* Theoretically, I should have just let it go to voicemail, but that would have involved more chillul Shabbat than just answering it, as well as more distraction (which you are supposed to minimise while praying), and I don’t feel right about unplugging the phone with an 89 year old grandmother recovering from a broken ankle, particularly since I’m a) not actually obligated to be shomeret Shabbat (Sabbath-observant, female) and b) I’m not out to any family about this whole converting to Judaism thing yet.  (I want to wait until I’ve really formally begun studying with the rabbi and everything first.)


4 thoughts on “Shabbat Recap — Shmi, Dangit! Yes, You!

    • I’m not sure it’s precisely a question of joy. I’m not by nature a tremendously joyful person; I’m a studious, serious person, and I suppose that’s where the enjoyment comes in.

      I love the services and congregation at Beit Meshugge. I am really liking the rigorous programme of study, too. I have an advanced degree, and I seem constitutionally unable to stay out of school for very long (I’m also taking a Hebrew course), so giving me 10 000 pages to read and “There will be a test” is a means of making me happy.

      I don’t think I’d be happy converting less than fully halachically for various reasons. If I’m going to do this, I want to do it all the way.


      • I’m a professional academic, so I get the love of study! But I have concerns about Orthodoxy because it represents itself as the only “real” Judaism, and it’s not, by any means, the only “real” Judaism. I will be just as much a Jew, converting Reform, as you will be, converting Orthodox.

        The main reason I asked is that in my reading of your posts so far, especially about Shabbat, you seem to be very stressed about minute details that, for me, would really get in the way of my relationship with G-d and community, which is why I asked where the joy is for you.

        If you get fulfillment from a program of study, I would call that a form of joy. But the attitude that doing it “all the way” can only be done through Orthodoxy is the kind of attitude that I find rather off-putting and frankly sad.


  1. What can I say? It’s important to me to conform to the Orthodox view of halachic correctness for my own personal reasons. I wouldn’t say Reform converts are “not real Jews” or disparage your relationship to G-d, and I’m sorry you feel it’s sad and exclusionary, but I know there are issues with the wider Jewish community, and particularly since I’m so bound up with Israeli practice — where it is a huge issue — it’s important to me from that perspective and other perspectives. I would never presume to try to speak for anyone but myself in terms of my goals or ambitions.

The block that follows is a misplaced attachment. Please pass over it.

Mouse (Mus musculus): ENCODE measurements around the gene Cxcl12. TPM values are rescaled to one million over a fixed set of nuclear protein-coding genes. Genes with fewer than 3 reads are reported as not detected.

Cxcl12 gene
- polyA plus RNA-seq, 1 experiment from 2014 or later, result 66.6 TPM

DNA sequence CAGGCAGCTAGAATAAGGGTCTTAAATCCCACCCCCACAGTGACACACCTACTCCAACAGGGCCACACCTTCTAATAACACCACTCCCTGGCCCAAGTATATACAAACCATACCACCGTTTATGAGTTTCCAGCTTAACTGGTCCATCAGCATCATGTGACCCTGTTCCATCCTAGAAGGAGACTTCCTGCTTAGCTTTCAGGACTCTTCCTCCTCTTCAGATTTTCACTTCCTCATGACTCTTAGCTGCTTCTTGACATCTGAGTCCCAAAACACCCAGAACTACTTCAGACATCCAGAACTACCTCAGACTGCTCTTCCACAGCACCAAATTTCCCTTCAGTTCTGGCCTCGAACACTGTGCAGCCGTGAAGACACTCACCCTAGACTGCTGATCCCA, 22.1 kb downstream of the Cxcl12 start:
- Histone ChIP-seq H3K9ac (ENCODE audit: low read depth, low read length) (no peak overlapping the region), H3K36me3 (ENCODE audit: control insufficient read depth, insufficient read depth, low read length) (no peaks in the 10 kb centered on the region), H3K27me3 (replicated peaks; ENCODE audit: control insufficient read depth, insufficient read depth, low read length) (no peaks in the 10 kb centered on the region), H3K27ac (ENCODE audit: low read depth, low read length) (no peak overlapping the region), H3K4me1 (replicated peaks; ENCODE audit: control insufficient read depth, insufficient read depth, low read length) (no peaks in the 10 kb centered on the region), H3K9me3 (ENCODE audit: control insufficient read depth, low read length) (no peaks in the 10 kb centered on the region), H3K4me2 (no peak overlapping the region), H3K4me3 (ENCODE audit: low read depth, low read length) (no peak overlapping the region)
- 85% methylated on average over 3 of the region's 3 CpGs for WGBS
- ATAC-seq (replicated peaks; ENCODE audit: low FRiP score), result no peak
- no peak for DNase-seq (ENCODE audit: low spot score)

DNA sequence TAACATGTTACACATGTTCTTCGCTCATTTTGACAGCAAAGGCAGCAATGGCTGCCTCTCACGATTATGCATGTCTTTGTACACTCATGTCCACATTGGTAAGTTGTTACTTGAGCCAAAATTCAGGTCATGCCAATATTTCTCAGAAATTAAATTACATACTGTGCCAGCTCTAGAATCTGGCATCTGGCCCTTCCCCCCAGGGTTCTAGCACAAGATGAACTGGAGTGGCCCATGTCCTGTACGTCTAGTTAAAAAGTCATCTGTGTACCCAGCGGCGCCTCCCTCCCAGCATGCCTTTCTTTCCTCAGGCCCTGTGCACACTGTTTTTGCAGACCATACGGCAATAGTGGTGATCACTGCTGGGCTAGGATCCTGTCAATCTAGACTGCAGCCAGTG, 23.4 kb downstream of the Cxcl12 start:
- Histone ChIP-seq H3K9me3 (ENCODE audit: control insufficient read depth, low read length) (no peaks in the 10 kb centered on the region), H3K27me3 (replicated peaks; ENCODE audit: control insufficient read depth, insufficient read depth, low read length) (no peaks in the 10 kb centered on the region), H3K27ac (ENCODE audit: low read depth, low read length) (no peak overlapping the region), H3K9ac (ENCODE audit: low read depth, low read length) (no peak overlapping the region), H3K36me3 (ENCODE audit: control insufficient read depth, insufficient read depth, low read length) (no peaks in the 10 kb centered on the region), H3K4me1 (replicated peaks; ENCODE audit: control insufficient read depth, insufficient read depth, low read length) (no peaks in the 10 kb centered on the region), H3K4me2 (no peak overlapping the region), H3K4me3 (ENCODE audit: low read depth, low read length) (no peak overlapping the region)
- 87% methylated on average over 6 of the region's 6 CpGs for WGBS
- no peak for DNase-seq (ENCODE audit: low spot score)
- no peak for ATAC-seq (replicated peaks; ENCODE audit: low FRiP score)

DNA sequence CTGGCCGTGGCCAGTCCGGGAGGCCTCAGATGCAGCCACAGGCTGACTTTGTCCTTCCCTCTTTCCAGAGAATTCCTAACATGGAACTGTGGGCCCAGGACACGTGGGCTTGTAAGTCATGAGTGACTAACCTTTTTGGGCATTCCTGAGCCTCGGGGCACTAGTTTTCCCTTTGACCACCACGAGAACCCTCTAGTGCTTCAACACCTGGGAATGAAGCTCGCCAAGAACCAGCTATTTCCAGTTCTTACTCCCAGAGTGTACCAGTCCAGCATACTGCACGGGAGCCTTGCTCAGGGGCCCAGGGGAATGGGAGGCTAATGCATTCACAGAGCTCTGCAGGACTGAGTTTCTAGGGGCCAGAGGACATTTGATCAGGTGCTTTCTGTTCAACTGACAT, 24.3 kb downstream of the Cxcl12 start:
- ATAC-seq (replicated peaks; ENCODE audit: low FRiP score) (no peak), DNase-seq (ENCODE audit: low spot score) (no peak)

You’re also not getting the total story here because there are things I’m just not going to talk about in public, or not yet. That said, the Orthodox community here seems to be a better fit for me personally than the Reform community, and in my exceedingly limited experience, the Conservative community. I like the people, I love the services, which are sparse and traditional, and the rabbi is great, if overcommitted. I also already have a strong support network of Orthodox friends.

    I’m not so much stressing about Shabbat as I am sort of stress-testing it. I’m a technical writer in professional life, so “document everything in minute detail” is pretty well second nature for me. ^_^ Part of the reason I’m writing this stuff down in minute detail is so that I can monitor my progress, note areas of weakness and strength, and cultivate mindfulness in new habits (which, as I’ve said before is in my view central to Jewish practice). I’m doing it in public, as it were, because it’s easiest for me to write as if I’m writing for an audience.